I saw someone posting a thread in the data warehouse forum at SQLServerCentral.com that their upper management asked the SQL Server DBA of that company to build a data warehouse and they expected to see a prototype in a month. The DBA did not know anything about data warehouses; neither did any SQL developers in the company. None of them knew Analysis Services or how to build DTS packages. The DBA asked if anyone could suggest which front-end and back-end tool to use.
It was liked someone buying a car, but the person did not know how to drive or where they wanted to go. Apparently the management did not give any direction to the poor DBA and did not understand what it took to build a data warehouse. They thought buying a BI tool would solve all their problems. This is the common perception of most companies have when they are going to build a data warehouse.
The Biggest Problem in Building a Data Warehouse
Many companies that have data warehouses are using BI tools for ETL (Extraction, Transformation, and Loading) and reporting. They also have a data warehouse team containing a DBA, a data architect, a business analyst and SQL developers. However they also know the most important thing to build a data warehouse is not choosing a BI tool, it is identifying the data warehouse requirements.
Most companies have the misconception that building a data warehouse is ITs responsibility. The data warehouse is used to store business data that the business users need; the IT team does not know what the business users want. Business users understand the needs, direction, and strategy of the company and they are the ones who can define what should be in the data warehouse and how it will be used. Sometimes it is difficult for business users to identify what data they need, so they would just ask for everything. Of course the IT department will not give the users everything, so they select the data what they think the business users need and the data warehouse is built with limited usage.
The biggest obstacle is the business users and the IT department needs to communicate with them and determine what the requirements really are. In a company all the departments are inter-related, but somehow it is difficult for the business users to talk to the IT department. Then later on the business will complain they never get anything they want from the IT department. One of the business analyst's responsibilities is trying to gather information from the business users, understand what they need and then communicate that information to the IT department.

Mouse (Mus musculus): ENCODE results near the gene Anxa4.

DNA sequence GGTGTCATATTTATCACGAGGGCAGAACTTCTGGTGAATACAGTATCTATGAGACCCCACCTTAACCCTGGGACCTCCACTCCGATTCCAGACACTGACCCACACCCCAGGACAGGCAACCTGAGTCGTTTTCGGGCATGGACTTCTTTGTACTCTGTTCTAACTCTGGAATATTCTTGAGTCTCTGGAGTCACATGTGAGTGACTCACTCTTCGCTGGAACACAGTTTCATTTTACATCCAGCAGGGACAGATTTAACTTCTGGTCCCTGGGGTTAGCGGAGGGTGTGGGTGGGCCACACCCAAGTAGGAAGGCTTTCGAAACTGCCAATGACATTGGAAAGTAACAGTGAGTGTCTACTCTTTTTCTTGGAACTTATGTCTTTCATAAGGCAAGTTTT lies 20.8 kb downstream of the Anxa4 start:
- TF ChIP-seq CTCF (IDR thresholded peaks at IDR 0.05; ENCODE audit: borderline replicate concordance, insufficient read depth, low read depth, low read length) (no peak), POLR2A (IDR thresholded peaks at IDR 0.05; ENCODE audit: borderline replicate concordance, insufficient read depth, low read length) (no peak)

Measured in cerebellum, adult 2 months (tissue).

Another obstacle is that the same term can be interpreted differently for different departments in the organization. Terms liked 'total sales' for example, as defined by the Sales department that sales have been committed by their customers, while the Finance department may have defined it as only those sales that have been paid. While gathering information and requirements from the business users, the data warehouse project team needs to help the users to reach one definition of a term.
Rome was not built in one day and neither was the data warehouse. It is important to identify the priority of what information is important and critical to the business. This will help the IT department to build the data warehouse incrementally and effectively providing valuable data for the users.
Everyone agrees data quality is important, and poor data quality is not just the IT department's problem. The business users need to identify critical business rules and audit the data to make sure the data warehouse contains the right data. If problem occurs, the IT team needs to review the procedures; the data base design and analyze the data.
When a company decides to build a data warehouse, the IT developers may get excited about learning the new toolset and new technology while the business users may think building the data warehouse is not in their job description. They are too busy with their daily work. In reality, the IT department and the business departments are all responsible for project. Both groups must identify requirements and provide quality data that represents the organizational needs. They need to work together to build a successful data warehouse that will be used and help drive the strategic direction of the company.